The Infinite Moment of Us
“Sexy yet restrained, The Infinite Moment of Us is a pretty, often introspective tale of first love.”
Lauren Myracle’s latest young adult novel, The Infinite Moment of Us, is a prettier, quieter work than her previous books. Ms. Myracle is famous for pushing boundaries in children’s literature.
Those boundaries can be structural—she wrote a series of bestselling books (ttyl, ttfn and l8r, g8r) told entirely in the form of a long series of text messages—or content driven. Her brave novel Shine took on hate crimes, poverty and the meth culture.
By comparison, The Infinite Moment of Us is much more self contained. In alternating third-person voices, it tells the intertwining stories of a boy and a girl just graduating from high school.
Eighteen-year-old Wren has a perfect academic record. Unfortunately, she also has a near perfect record for doing precisely what her parents expect. And even though the future is bright, Wren realizes at what feels like the last possible moment that she seldom makes her own choices.
Then there’s Charlie, whose life has not been run by doting parents with high expectations. It hasn’t been run by parents, period. And the choices in Charlie’s life aren’t really choices at all. Or, rather, that’s what he tells himself.
When their lives collide, both Wren and Charlie will realize, inside of a single summer, how much they’ve missed by being afraid to step outside the confines of expectation. When they break through their fear, the results are powerfully affecting, if messy and frightening.
Even if The Infinite Moment of Us is quiet for a Lauren Myracle title, its story peals loudly in the hearts of its two main characters. “Is this real?” asks Wren, as she struggles with the question of just how far an ambitious girl should allow her first love to affect her long term plans. “How real is real? How real are we?”
While the classic good girl has existed as an archetype since biblical times, the 2013 version of Wren still feels fresh. Though the Wrens of the world have been quietly taking orders for Millennia, in our brave new world of accelerated premed programs, declining admissions ratios and baby boomlet competition, the character feels uncomfortably timely.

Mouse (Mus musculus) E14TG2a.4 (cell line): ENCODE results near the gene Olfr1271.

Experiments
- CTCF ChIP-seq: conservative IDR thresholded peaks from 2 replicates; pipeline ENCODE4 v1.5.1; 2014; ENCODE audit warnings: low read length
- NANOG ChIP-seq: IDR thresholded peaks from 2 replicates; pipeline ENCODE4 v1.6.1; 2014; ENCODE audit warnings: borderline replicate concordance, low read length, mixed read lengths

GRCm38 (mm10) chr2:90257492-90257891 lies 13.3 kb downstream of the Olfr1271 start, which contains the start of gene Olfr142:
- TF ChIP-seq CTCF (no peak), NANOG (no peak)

While this new work feels less ripped-from-the-headlines than her others, there are still boundaries pushed in this book. Most notably, The Infinite Moment of Us contributes to the trend in YA fiction to reach beyond the high school graduation ceremony. In the case of Wren and Charlie, an argument can be made that these characters are late bloomers, finding their rebellious teenaged selves a few years after their peers. Their YA story could not have been written when the characters were sixteen. The fictional Wren and Charlie weren’t ready for it yet.
But the better argument is to note that at 18, even after the mortarboard is already hurled into the air, the transition isn’t over. There is still plenty of room in the teen headspace to accommodate the jarring moment of true separation from one’s family. Authors Sarah Dessen, Rainbow Rowell and Gayle Forman have also lately demonstrated that the departure for college is an excellent proving ground for adolescent growth.
Sex is another boundary that Ms. Myracle is willing to explore in her new work. The author has said that she wanted to write about first time sex in The Infinite Moment of Us, and the book does not close the door on its characters’ first sexual experiences. The scenes are honest, on-screen, and unafraid. That said, they’re not written to titillate. Instead, they’re included to explore the far corners of emotional intimacy. The result contains at least as much awkwardness as heat.
Sexy yet restrained, The Infinite Moment of Us is a pretty, often introspective tale of first love.